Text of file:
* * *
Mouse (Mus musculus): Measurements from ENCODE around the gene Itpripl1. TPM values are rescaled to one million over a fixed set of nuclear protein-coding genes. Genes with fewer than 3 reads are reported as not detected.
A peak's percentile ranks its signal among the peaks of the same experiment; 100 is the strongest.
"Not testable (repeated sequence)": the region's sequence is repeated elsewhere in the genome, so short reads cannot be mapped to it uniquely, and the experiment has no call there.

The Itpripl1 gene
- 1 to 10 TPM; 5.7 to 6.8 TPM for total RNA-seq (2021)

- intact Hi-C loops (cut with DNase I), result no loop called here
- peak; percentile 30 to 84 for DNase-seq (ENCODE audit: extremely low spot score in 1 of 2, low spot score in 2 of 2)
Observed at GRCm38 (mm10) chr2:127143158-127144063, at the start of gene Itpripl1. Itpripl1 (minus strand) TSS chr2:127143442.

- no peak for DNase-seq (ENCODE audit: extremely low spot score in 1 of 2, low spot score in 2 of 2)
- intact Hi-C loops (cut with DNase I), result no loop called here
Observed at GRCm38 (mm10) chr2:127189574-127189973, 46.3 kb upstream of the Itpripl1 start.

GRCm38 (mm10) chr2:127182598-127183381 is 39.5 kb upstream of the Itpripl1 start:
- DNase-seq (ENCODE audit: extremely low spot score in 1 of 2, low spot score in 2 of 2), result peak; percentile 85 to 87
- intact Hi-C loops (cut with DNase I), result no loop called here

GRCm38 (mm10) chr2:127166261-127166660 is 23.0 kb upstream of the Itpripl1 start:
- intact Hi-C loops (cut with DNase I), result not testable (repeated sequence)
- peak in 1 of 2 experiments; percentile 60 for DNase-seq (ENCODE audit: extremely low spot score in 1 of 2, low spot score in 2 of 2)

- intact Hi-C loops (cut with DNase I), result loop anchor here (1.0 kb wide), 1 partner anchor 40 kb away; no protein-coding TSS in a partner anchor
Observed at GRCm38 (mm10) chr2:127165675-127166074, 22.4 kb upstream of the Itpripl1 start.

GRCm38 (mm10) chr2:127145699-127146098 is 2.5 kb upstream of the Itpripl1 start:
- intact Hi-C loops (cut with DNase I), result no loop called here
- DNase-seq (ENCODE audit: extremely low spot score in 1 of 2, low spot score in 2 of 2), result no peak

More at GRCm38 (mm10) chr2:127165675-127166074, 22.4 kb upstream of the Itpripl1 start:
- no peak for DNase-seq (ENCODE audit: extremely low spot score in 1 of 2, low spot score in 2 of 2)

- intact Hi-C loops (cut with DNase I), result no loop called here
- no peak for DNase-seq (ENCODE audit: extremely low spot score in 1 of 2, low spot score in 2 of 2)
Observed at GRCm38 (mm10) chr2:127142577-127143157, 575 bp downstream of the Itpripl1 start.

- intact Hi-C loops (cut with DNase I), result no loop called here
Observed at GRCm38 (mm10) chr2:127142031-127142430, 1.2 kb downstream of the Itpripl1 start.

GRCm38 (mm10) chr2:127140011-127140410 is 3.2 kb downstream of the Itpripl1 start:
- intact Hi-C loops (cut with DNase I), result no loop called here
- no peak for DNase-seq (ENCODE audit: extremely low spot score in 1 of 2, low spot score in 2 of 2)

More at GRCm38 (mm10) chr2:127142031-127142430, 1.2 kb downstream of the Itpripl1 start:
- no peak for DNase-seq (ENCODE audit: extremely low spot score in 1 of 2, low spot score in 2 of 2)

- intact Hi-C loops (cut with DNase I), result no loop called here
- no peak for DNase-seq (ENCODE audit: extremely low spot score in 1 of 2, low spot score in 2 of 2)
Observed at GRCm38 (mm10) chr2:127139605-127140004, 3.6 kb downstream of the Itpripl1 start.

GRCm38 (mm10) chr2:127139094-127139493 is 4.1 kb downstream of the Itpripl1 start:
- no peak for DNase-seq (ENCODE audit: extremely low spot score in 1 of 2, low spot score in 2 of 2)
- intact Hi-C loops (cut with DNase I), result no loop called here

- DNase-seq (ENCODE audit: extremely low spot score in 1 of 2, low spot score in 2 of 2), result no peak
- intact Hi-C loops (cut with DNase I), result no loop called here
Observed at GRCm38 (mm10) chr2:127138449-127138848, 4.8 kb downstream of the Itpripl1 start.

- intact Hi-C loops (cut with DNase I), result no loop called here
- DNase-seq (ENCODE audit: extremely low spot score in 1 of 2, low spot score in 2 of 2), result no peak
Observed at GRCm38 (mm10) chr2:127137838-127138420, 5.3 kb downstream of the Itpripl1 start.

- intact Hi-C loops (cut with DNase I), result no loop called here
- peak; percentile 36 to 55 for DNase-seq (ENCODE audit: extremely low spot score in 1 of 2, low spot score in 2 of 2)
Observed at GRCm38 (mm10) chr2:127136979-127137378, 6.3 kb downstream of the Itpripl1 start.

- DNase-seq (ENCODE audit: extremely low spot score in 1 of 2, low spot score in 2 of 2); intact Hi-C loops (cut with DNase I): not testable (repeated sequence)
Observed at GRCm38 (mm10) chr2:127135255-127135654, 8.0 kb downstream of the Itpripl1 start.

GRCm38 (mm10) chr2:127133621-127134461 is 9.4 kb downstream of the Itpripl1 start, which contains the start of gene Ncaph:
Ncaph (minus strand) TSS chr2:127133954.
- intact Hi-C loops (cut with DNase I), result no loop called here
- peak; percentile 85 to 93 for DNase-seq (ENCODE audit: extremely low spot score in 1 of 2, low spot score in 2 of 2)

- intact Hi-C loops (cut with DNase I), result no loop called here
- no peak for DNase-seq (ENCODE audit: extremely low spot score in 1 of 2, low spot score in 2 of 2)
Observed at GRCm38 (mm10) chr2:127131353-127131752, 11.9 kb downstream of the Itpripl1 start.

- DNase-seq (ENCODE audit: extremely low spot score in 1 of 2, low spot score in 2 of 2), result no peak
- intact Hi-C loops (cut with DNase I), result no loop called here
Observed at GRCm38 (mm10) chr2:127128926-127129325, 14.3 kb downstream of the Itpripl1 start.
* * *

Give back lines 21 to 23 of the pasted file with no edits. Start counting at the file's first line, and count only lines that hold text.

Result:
- intact Hi-C loops (cut with DNase I), result no loop called here
- DNase-seq (ENCODE audit: extremely low spot score in 1 of 2, low spot score in 2 of 2), result no peak

More at GRCm38 (mm10) chr2:127165675-127166074, 22.4 kb upstream of the Itpripl1 start: